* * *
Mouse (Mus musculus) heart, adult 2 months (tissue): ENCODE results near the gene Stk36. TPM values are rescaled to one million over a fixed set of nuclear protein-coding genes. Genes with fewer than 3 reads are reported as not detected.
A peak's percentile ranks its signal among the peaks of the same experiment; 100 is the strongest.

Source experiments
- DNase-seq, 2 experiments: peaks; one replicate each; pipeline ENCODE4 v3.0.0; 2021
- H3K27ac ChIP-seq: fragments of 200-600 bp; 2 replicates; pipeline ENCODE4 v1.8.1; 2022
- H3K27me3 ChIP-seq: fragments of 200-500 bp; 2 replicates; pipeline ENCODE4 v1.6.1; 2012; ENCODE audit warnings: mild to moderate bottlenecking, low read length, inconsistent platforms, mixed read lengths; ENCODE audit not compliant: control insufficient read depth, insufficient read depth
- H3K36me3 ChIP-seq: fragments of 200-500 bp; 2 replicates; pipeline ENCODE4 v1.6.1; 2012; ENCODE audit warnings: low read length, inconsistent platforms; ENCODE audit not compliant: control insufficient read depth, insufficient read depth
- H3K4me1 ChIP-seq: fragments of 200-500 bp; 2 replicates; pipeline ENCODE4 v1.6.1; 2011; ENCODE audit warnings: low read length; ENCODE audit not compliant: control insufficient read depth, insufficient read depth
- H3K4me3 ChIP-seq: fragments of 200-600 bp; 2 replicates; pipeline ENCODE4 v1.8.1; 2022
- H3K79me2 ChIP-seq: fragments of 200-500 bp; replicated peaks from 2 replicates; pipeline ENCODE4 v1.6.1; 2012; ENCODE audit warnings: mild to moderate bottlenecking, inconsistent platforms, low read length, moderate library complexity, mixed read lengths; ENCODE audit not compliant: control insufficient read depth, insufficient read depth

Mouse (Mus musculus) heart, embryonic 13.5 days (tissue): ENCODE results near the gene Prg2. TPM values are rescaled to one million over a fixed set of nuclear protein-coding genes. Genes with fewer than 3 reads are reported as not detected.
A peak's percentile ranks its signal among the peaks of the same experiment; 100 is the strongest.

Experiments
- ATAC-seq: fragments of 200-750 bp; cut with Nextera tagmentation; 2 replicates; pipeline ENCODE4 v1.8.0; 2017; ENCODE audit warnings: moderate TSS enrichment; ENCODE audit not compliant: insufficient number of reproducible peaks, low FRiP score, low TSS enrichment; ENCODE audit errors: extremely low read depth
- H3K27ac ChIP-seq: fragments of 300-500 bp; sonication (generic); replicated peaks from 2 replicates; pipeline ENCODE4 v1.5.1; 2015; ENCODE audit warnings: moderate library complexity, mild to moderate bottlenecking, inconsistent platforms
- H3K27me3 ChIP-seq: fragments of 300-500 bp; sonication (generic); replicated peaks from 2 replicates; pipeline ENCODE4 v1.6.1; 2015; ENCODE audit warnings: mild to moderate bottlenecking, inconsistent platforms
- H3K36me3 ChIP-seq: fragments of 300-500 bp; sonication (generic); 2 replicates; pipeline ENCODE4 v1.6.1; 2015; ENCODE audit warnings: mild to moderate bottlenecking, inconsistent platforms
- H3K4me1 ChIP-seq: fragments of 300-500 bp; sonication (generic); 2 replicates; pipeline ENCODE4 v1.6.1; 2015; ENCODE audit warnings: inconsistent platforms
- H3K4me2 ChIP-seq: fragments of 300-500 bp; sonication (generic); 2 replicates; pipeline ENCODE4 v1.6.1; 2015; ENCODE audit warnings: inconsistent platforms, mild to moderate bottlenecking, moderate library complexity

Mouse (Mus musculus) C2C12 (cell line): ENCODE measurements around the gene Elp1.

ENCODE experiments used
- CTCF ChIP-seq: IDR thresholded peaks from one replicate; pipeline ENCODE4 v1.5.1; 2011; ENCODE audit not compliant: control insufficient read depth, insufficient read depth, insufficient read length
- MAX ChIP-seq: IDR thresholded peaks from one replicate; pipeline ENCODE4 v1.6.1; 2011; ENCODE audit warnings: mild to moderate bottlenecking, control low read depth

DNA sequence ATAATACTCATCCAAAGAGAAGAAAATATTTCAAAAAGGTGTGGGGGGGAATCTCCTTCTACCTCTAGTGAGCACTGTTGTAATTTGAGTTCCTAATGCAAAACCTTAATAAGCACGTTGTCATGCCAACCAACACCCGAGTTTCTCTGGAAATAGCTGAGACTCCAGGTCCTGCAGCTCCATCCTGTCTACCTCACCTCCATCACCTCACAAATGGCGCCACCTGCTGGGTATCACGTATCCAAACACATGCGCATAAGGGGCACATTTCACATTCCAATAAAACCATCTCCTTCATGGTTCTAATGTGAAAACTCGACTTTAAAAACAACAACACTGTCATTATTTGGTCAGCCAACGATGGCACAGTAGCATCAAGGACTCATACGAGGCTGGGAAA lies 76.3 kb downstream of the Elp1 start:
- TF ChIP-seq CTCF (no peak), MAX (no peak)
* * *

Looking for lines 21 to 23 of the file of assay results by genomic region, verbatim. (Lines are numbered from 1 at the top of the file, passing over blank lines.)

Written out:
ENCODE experiments used
- CTCF ChIP-seq: IDR thresholded peaks from one replicate; pipeline ENCODE4 v1.5.1; 2011; ENCODE audit not compliant: control insufficient read depth, insufficient read depth, insufficient read length
- MAX ChIP-seq: IDR thresholded peaks from one replicate; pipeline ENCODE4 v1.6.1; 2011; ENCODE audit warnings: mild to moderate bottlenecking, control low read depth